learning-org-un-digest LO29461

From: AM de Lange (amdelange@postino.up.ac.za)
Date: 11/05/02

Replying to LO29418 --

Dear Organlearners

Andrew Campbell < ACampnona@aol.com > writes about
the old subject The Disposition of Information LO29413

>The God I know is a 'man'. I have seen him on my 'walks'.
>I saw him 'only' last week. The 'prophets' and 'seers' I
>'know' are all 'men' and 'women' and 'children'.

Greetings dear Andrew and greetings dear Dileep,

Dileep, i forgot to reply to your LO29413 and ask you to forgive me.

Andrew, in a sense you have made that reply easy. Those who love God and
Creation and thus do what such love requires, image God. Just yesterday i
saw God and God is a 'woman' ;-)

As with respect to knowledge you write:

>There are no 'discrete' grades '1' to '10'. I 'know' this
>because I have never counted them, knot as any number
>from 'zero' to 'ten' or '0' to '10' nor do I discount them
>for that.

In the sense of a living entity having wholeness i agree with you. When i
plant a young tree, is it less a tree than after it will have grown for
say ten years? And after another ten years, will it have become more of a

I find the grading of examination results in a scale of 0 to 10 a most
injurous practice. But it has become so engrained in education that nobody
(except me ;-) wants to get rid of it. Only one thing matters -- pass or
fail. Should we stop wasting so much time writing tests and use that time
for interactive feedback during learning, many more students would pass.

>I am no mathematician but I have something to say.
>If 'everything' in the 'universe' is 'connected' to 'everything'
>in the 'universe' then 'men', 'women', 'children' and 'mice'
>ARE 'zero' to 'ten' and back again and 'all' and 'inbetween'
>'ten' '10' to the power of [100x100].
>At, is that a large number?

Well, it is a 1 with 10 000 zeros behind it. Come to think of it, the
Romans with their numerical system would not have been able to even
express it. A man called Fibonacci learned from the Arabs the decimal
system in which zero is a number and then taught the medieval Europeans
it. The Arabs themselves learned it from the Indians who seemed to have
developed this system in the eigth century.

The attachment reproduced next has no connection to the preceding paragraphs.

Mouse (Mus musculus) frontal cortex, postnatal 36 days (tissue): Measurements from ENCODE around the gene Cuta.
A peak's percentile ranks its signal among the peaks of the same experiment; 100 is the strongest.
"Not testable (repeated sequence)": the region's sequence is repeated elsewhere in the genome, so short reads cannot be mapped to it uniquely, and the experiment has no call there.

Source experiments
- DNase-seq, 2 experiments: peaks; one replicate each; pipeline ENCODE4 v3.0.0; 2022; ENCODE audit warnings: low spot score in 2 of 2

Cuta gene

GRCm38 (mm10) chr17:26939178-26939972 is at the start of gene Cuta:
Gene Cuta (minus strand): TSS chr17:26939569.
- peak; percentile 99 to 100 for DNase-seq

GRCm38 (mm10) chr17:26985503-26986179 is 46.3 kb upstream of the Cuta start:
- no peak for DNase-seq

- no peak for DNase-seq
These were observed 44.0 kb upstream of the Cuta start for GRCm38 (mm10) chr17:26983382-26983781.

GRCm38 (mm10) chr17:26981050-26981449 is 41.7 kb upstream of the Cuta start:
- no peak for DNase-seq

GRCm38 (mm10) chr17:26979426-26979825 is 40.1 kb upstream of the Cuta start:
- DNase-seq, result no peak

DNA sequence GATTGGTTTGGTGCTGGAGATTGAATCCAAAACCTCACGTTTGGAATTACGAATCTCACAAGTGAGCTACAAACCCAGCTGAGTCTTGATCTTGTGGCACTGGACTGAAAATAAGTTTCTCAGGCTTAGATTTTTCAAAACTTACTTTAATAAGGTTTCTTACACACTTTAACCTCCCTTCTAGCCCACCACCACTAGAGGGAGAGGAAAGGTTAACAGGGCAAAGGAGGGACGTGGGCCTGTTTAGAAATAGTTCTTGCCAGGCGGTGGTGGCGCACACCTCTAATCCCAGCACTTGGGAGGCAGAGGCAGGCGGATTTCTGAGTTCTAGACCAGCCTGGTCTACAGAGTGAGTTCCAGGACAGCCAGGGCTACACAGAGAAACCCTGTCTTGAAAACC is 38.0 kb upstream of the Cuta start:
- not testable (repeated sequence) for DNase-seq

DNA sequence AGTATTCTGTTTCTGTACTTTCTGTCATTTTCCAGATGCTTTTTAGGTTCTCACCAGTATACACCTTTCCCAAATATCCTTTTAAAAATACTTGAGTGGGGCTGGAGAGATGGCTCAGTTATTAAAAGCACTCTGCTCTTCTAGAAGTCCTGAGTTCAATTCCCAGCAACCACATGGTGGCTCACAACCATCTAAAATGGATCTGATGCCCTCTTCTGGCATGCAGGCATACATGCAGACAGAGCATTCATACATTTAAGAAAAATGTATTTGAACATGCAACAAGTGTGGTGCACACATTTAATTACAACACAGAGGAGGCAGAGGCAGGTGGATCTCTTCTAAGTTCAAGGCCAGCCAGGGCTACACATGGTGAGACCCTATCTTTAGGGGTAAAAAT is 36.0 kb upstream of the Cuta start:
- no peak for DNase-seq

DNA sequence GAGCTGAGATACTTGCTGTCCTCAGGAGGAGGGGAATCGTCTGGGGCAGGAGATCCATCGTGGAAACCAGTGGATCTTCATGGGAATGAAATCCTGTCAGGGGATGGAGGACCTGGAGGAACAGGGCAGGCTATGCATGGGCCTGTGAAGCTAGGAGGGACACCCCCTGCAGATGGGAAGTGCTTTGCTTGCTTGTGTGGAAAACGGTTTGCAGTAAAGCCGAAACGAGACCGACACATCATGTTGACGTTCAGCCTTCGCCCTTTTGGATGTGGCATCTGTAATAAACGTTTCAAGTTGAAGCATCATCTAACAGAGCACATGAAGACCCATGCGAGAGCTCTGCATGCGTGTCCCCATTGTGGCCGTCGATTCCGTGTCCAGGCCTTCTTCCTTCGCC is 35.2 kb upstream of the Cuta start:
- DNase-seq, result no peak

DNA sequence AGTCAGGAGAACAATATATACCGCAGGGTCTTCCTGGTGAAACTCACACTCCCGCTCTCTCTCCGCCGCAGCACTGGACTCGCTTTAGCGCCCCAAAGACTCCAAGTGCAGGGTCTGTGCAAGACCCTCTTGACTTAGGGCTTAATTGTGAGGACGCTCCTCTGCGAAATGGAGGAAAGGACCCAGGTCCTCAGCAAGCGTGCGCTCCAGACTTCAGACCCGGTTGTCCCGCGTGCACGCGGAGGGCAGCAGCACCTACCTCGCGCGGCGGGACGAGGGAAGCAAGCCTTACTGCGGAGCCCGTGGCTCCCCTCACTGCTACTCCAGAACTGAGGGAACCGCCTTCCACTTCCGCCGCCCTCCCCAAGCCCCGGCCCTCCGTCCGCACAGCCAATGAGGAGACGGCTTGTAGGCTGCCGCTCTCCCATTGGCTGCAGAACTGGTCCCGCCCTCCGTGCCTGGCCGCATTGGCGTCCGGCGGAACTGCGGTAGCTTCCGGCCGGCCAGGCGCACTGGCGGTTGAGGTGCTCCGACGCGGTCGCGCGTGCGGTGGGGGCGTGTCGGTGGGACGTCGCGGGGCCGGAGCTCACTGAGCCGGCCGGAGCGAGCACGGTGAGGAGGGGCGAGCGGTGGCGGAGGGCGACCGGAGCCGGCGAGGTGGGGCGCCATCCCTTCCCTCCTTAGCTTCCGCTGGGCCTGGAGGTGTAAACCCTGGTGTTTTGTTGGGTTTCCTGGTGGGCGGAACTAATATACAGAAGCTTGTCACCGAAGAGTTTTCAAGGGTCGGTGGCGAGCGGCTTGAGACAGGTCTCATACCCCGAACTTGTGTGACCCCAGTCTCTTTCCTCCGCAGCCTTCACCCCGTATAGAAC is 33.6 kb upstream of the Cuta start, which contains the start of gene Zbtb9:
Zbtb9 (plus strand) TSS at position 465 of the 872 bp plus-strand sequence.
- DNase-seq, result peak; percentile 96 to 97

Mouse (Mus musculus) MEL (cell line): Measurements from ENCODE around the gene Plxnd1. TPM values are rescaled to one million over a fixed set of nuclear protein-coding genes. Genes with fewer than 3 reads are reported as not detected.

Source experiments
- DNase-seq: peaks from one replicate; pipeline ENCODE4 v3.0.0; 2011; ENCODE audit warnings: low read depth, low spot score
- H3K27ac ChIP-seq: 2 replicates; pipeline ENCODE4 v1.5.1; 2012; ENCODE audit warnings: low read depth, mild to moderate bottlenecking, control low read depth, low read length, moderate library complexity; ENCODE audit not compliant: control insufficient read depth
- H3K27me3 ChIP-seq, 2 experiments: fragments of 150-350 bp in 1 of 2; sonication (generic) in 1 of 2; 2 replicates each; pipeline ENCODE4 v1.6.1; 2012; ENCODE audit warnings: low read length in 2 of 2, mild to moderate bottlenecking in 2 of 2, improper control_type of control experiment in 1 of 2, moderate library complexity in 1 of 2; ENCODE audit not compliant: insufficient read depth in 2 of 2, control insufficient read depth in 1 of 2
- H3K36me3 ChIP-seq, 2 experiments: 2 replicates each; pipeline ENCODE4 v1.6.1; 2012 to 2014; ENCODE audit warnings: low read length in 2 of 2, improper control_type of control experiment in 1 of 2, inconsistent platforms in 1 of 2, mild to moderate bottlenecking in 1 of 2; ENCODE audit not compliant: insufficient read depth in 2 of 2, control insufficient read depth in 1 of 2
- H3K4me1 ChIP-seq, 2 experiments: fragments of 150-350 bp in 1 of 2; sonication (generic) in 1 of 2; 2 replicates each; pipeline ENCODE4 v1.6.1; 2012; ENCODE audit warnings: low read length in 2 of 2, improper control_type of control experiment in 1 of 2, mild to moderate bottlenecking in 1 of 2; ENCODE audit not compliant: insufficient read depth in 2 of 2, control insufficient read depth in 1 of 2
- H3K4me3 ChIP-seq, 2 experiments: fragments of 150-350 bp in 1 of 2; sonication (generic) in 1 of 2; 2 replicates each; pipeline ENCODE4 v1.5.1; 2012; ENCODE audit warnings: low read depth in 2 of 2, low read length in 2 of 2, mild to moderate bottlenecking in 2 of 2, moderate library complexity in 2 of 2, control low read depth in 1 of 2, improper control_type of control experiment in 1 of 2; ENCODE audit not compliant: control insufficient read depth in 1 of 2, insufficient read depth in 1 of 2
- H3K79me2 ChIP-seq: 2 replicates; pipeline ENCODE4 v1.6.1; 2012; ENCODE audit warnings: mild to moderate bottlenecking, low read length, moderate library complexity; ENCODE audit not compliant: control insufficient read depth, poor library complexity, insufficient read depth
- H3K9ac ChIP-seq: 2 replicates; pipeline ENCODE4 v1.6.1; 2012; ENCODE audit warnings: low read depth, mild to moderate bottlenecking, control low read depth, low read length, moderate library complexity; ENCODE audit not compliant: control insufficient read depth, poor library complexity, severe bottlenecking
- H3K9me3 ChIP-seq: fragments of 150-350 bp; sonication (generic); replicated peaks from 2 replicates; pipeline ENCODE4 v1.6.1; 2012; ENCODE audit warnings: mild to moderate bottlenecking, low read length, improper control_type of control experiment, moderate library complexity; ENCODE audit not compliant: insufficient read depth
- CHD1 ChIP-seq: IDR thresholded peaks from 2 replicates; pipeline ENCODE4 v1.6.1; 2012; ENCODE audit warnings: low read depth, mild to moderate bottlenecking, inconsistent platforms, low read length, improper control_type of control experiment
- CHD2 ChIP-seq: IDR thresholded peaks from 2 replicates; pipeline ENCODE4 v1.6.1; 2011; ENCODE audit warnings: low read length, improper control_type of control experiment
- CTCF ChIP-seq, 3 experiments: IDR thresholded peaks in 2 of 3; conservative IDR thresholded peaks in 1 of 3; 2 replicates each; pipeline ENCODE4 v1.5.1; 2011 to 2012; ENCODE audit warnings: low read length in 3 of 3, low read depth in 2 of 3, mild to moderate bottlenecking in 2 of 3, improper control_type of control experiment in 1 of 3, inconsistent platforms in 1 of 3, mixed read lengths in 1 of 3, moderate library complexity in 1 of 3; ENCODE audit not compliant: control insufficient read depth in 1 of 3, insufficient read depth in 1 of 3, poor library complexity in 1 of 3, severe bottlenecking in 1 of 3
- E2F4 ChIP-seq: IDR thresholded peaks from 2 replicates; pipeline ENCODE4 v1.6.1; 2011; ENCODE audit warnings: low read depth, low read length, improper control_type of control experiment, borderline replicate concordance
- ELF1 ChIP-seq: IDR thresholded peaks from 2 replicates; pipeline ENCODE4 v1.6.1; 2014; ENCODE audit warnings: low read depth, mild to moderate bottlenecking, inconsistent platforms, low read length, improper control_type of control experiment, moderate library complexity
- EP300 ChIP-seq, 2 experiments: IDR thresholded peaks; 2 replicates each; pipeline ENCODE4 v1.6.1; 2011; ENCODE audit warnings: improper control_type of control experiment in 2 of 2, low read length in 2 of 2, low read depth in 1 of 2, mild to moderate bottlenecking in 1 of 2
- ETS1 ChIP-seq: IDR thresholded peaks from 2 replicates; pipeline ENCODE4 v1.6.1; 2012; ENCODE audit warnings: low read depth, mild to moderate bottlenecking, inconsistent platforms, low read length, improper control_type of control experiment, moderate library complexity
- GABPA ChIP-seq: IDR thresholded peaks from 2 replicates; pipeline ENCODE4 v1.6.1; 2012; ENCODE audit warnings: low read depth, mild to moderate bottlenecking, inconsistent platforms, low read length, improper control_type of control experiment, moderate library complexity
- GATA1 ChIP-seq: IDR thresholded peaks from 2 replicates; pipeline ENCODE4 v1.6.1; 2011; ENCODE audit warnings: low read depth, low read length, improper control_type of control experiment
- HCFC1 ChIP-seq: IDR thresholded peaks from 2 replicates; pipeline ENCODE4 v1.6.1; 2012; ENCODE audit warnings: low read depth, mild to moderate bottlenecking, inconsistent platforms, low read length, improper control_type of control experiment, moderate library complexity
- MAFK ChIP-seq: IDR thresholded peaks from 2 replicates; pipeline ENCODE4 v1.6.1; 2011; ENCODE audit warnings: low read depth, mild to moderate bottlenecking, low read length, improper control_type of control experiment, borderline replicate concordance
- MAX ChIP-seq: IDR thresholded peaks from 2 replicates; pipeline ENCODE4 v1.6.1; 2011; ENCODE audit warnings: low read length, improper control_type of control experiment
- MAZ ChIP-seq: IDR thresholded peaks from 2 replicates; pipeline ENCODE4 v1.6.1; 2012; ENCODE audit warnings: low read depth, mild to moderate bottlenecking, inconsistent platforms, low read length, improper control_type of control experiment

I cannot tell how large it is. But i can invite you to write or type a 1
with 10 000 zeros behind it and see how much time it takes ;-) To get an
idea how large it is, write or type ten ones for the last zero, a hundred
ones for the second last zero, a thousand ones for the third last zero,
etc. Tell us when you have reached "tiredfulness".

You are right -- counting the parts in something in which wholeness is
essential, is foolish. Any chemist knows this. Let's say that a chemist
needs 230 000 000 000 000 000 000 000 molecules of water H2O to do an
experiment. Will he sit down and count them one by one? No, he will weigh
18 gram of water in one single act. No, in the case of water, but not for
other liquids, he may even let 18 milliliter of water run out of a
burette. How is that for wholeness!

Knowledge ought to have wholeness and once we seek to increase that
wholeness, it is silly, no lethal, to fragment that knowledge so that it
can be counted. In my chemistry teaching, i sought chemistry knowledge
within my students, not "parcels" of chemistry information to be counted.
So i designed questions (which i called "moncat" questions) in which i
linked dozens of such "parcels" of information by sub-questions. The
answer to each sub-question contained data with which the next
sub-question can be answered.

I can assure fellow learners that every student who has completed such a
"moncat" question is deeply under the impression what the difference is
between knowledge and information. Before they got to my class, they were
trained to deal with "parcels" of information. In my class they learned
how to grow in chemical knowledge.

I must add that at first most students hated me for asking these "moncat"
questions. But later on many began to love these "moncat" questions
because truth has wholeness to it.

>in tiredfulness,

Same here. Thanks for taking up the quest for the wholeness of knowledge.
To "un-digest" takes a lot of effort, giving up Mental Model upon Mental
Model ;-)
With care and best wishes,


At de Lange <amdelange@postino.up.ac.za> Snailmail: A M de Lange Gold Fields Computer Centre Faculty of Science - University of Pretoria Pretoria 0001 - Rep of South Africa

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